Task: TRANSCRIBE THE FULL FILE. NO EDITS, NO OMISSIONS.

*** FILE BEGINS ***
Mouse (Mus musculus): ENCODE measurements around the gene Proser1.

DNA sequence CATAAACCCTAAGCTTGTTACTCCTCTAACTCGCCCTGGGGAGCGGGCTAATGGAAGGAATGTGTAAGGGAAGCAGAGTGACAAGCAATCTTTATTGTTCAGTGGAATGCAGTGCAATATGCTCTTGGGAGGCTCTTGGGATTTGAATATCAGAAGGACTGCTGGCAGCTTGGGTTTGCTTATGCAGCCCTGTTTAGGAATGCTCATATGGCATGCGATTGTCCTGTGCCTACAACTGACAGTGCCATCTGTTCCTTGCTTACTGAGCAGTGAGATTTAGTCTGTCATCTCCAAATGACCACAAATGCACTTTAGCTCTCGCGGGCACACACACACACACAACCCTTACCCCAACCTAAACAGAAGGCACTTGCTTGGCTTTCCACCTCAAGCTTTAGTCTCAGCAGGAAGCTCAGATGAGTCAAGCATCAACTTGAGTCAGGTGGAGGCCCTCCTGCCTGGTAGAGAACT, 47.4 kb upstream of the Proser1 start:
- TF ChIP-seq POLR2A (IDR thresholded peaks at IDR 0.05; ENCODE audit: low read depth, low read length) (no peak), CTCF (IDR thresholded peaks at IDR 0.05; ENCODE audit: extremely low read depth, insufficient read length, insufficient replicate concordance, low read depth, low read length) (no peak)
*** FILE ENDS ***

Mouse (Mus musculus): ENCODE measurements around the gene Proser1.

DNA sequence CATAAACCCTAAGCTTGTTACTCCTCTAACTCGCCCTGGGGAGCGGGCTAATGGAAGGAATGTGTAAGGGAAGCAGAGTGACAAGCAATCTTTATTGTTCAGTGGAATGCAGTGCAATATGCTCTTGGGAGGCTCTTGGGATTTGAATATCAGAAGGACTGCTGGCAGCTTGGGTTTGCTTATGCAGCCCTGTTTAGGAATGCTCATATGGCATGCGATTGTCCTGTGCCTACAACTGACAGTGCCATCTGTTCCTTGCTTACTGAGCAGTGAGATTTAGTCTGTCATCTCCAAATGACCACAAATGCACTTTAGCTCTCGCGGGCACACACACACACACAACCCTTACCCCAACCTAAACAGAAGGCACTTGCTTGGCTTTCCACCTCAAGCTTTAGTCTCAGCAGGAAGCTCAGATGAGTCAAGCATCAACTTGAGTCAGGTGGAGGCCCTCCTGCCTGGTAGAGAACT, 47.4 kb upstream of the Proser1 start:
- TF ChIP-seq POLR2A (IDR thresholded peaks at IDR 0.05; ENCODE audit: low read depth, low read length) (no peak), CTCF (IDR thresholded peaks at IDR 0.05; ENCODE audit: extremely low read depth, insufficient read length, insufficient replicate concordance, low read depth, low read length) (no peak)